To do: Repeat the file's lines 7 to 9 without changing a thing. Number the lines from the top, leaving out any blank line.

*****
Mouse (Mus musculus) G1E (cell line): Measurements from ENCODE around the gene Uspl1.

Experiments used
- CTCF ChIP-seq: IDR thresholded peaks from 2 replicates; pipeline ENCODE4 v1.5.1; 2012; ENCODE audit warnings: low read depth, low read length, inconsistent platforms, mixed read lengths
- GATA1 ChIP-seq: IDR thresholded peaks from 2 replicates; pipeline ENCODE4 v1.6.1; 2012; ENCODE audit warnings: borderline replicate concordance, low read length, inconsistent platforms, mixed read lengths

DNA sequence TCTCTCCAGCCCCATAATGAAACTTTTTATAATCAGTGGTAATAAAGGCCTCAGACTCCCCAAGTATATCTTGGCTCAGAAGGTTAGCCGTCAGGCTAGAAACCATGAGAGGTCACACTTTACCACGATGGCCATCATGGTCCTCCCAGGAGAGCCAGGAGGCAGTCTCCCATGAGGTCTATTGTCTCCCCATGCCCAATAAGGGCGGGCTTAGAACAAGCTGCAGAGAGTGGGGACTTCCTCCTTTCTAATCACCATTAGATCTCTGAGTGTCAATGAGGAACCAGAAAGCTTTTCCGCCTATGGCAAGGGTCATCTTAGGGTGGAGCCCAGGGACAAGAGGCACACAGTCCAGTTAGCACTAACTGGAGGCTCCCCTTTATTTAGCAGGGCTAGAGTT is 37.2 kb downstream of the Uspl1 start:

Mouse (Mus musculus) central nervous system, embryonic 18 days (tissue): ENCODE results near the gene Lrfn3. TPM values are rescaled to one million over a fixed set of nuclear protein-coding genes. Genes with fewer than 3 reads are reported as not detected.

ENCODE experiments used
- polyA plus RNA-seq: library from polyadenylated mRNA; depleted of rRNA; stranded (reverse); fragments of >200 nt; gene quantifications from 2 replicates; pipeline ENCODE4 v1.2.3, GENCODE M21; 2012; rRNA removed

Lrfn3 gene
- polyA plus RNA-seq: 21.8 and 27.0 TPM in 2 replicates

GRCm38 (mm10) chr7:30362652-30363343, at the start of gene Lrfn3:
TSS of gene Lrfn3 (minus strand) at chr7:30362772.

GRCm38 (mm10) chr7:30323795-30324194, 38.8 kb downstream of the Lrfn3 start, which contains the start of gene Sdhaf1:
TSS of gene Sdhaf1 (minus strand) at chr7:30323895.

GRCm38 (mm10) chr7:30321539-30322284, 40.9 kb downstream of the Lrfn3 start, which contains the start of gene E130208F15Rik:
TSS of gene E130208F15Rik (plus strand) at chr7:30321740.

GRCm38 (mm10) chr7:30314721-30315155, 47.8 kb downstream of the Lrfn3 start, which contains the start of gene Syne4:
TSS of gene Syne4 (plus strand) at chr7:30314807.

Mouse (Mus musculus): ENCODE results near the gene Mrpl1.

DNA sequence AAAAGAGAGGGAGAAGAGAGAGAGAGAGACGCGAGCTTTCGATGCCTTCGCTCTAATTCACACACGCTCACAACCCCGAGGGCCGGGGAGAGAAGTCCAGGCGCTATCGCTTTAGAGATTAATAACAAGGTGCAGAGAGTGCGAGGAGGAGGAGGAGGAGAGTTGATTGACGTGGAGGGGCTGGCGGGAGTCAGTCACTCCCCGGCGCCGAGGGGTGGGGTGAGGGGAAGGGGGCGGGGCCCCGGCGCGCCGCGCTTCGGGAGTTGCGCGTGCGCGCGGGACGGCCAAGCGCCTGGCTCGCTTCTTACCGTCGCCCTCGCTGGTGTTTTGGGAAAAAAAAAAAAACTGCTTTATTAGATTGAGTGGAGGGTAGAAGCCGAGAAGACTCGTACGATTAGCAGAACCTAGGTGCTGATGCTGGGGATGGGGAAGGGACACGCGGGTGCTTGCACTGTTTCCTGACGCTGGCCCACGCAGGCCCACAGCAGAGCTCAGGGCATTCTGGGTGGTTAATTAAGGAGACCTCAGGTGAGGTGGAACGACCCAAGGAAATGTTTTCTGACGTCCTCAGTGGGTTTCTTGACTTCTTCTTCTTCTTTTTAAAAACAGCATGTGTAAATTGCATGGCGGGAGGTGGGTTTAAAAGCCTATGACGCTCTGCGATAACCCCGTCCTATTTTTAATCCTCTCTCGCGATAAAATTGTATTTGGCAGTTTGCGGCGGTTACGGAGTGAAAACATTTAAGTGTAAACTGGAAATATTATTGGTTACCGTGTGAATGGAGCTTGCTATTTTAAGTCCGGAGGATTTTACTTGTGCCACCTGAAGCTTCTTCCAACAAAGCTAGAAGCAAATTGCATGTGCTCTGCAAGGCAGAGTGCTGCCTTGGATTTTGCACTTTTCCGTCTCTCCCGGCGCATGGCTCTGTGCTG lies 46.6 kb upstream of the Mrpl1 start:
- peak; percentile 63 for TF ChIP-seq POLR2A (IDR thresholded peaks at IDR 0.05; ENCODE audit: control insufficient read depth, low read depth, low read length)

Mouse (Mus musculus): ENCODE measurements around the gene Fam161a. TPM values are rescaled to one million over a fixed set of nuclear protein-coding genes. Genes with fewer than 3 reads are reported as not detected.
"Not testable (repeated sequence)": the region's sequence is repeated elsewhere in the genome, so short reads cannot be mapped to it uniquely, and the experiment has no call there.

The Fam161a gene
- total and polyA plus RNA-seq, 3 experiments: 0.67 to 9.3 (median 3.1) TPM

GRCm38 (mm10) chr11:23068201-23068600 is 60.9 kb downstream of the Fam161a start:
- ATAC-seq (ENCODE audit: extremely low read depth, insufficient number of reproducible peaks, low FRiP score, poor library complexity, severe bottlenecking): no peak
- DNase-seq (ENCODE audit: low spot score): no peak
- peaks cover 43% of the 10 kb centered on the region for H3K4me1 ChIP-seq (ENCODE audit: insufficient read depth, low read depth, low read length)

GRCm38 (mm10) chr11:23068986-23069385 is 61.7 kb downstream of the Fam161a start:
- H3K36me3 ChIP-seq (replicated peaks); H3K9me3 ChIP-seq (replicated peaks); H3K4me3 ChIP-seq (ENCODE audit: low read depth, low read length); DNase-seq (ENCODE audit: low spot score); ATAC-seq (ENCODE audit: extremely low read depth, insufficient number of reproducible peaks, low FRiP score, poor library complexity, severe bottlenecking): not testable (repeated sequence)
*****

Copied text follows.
ENCODE experiments used
- polyA plus RNA-seq: library from polyadenylated mRNA; depleted of rRNA; stranded (reverse); fragments of >200 nt; gene quantifications from 2 replicates; pipeline ENCODE4 v1.2.3, GENCODE M21; 2012; rRNA removed

Lrfn3 gene